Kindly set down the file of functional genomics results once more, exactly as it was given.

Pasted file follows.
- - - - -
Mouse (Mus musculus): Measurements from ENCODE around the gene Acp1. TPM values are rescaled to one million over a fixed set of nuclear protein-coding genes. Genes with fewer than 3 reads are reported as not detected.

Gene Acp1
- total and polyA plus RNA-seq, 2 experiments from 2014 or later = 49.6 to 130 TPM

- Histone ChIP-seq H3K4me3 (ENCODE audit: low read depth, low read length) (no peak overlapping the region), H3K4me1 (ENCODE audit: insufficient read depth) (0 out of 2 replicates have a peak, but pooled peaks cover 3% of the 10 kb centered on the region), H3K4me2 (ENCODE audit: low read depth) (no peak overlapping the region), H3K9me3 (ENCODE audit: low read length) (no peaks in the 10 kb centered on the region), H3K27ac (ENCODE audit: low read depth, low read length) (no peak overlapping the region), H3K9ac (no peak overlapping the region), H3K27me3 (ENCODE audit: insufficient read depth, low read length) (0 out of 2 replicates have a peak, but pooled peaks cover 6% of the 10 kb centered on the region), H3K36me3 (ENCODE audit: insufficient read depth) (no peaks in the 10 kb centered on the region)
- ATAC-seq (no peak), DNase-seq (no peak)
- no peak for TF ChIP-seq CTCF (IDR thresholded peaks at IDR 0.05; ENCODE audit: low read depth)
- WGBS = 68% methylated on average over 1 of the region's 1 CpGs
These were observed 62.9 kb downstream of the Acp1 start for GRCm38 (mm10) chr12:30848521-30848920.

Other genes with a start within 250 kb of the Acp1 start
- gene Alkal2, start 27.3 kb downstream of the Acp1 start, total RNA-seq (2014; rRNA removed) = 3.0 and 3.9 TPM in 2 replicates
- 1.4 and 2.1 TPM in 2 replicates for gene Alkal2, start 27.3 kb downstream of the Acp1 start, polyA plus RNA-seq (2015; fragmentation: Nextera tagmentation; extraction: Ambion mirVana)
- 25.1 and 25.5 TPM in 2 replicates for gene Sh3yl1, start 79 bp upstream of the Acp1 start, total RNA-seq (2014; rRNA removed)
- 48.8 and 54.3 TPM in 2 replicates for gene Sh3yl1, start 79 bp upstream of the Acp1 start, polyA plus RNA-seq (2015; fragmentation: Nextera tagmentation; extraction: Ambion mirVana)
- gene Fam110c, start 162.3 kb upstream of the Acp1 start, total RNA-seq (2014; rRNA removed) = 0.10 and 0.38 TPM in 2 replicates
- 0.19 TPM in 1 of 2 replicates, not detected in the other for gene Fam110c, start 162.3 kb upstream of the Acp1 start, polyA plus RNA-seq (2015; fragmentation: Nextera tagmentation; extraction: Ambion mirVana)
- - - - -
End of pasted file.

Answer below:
Mouse (Mus musculus): Measurements from ENCODE around the gene Acp1. TPM values are rescaled to one million over a fixed set of nuclear protein-coding genes. Genes with fewer than 3 reads are reported as not detected.

Gene Acp1
- total and polyA plus RNA-seq, 2 experiments from 2014 or later = 49.6 to 130 TPM

- Histone ChIP-seq H3K4me3 (ENCODE audit: low read depth, low read length) (no peak overlapping the region), H3K4me1 (ENCODE audit: insufficient read depth) (0 out of 2 replicates have a peak, but pooled peaks cover 3% of the 10 kb centered on the region), H3K4me2 (ENCODE audit: low read depth) (no peak overlapping the region), H3K9me3 (ENCODE audit: low read length) (no peaks in the 10 kb centered on the region), H3K27ac (ENCODE audit: low read depth, low read length) (no peak overlapping the region), H3K9ac (no peak overlapping the region), H3K27me3 (ENCODE audit: insufficient read depth, low read length) (0 out of 2 replicates have a peak, but pooled peaks cover 6% of the 10 kb centered on the region), H3K36me3 (ENCODE audit: insufficient read depth) (no peaks in the 10 kb centered on the region)
- ATAC-seq (no peak), DNase-seq (no peak)
- no peak for TF ChIP-seq CTCF (IDR thresholded peaks at IDR 0.05; ENCODE audit: low read depth)
- WGBS = 68% methylated on average over 1 of the region's 1 CpGs
These were observed 62.9 kb downstream of the Acp1 start for GRCm38 (mm10) chr12:30848521-30848920.

Other genes with a start within 250 kb of the Acp1 start
- gene Alkal2, start 27.3 kb downstream of the Acp1 start, total RNA-seq (2014; rRNA removed) = 3.0 and 3.9 TPM in 2 replicates
- 1.4 and 2.1 TPM in 2 replicates for gene Alkal2, start 27.3 kb downstream of the Acp1 start, polyA plus RNA-seq (2015; fragmentation: Nextera tagmentation; extraction: Ambion mirVana)
- 25.1 and 25.5 TPM in 2 replicates for gene Sh3yl1, start 79 bp upstream of the Acp1 start, total RNA-seq (2014; rRNA removed)
- 48.8 and 54.3 TPM in 2 replicates for gene Sh3yl1, start 79 bp upstream of the Acp1 start, polyA plus RNA-seq (2015; fragmentation: Nextera tagmentation; extraction: Ambion mirVana)
- gene Fam110c, start 162.3 kb upstream of the Acp1 start, total RNA-seq (2014; rRNA removed) = 0.10 and 0.38 TPM in 2 replicates
- 0.19 TPM in 1 of 2 replicates, not detected in the other for gene Fam110c, start 162.3 kb upstream of the Acp1 start, polyA plus RNA-seq (2015; fragmentation: Nextera tagmentation; extraction: Ambion mirVana)